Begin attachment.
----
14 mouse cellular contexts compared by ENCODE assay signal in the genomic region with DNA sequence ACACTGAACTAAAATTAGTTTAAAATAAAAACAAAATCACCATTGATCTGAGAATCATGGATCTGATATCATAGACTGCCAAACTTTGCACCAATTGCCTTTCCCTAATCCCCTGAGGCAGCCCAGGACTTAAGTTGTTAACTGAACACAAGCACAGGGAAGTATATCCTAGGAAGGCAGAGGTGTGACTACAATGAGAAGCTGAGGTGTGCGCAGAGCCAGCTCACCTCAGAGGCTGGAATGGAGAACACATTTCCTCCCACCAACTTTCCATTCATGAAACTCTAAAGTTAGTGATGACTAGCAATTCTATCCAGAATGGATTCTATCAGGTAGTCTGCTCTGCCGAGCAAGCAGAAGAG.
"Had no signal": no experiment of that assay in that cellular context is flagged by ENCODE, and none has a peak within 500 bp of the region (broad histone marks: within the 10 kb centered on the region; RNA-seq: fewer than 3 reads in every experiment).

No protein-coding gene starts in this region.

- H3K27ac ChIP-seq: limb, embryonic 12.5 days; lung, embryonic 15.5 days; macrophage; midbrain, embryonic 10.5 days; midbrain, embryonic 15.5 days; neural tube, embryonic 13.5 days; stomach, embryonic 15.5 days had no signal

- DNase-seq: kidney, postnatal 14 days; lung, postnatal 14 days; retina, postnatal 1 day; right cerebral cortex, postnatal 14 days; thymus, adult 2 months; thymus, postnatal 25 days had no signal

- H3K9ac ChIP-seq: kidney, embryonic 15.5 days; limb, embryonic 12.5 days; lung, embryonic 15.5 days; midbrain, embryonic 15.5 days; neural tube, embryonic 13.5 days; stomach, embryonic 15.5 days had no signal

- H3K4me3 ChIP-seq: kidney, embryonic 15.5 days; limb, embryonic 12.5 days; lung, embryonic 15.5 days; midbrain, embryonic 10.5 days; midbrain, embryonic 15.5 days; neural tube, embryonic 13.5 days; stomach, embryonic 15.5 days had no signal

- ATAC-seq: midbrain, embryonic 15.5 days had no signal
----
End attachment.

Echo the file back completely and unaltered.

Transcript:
14 mouse cellular contexts compared by ENCODE assay signal in the genomic region with DNA sequence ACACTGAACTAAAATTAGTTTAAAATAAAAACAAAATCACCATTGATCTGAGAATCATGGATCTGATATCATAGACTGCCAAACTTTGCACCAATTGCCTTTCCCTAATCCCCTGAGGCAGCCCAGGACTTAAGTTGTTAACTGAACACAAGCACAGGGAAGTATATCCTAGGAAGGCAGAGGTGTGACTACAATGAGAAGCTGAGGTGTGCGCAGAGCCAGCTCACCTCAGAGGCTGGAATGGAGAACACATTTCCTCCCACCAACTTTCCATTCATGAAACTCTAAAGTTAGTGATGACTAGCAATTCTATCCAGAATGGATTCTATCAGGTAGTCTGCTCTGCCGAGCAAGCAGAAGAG.
"Had no signal": no experiment of that assay in that cellular context is flagged by ENCODE, and none has a peak within 500 bp of the region (broad histone marks: within the 10 kb centered on the region; RNA-seq: fewer than 3 reads in every experiment).

No protein-coding gene starts in this region.

- H3K27ac ChIP-seq: limb, embryonic 12.5 days; lung, embryonic 15.5 days; macrophage; midbrain, embryonic 10.5 days; midbrain, embryonic 15.5 days; neural tube, embryonic 13.5 days; stomach, embryonic 15.5 days had no signal

- DNase-seq: kidney, postnatal 14 days; lung, postnatal 14 days; retina, postnatal 1 day; right cerebral cortex, postnatal 14 days; thymus, adult 2 months; thymus, postnatal 25 days had no signal

- H3K9ac ChIP-seq: kidney, embryonic 15.5 days; limb, embryonic 12.5 days; lung, embryonic 15.5 days; midbrain, embryonic 15.5 days; neural tube, embryonic 13.5 days; stomach, embryonic 15.5 days had no signal

- H3K4me3 ChIP-seq: kidney, embryonic 15.5 days; limb, embryonic 12.5 days; lung, embryonic 15.5 days; midbrain, embryonic 10.5 days; midbrain, embryonic 15.5 days; neural tube, embryonic 13.5 days; stomach, embryonic 15.5 days had no signal

- ATAC-seq: midbrain, embryonic 15.5 days had no signal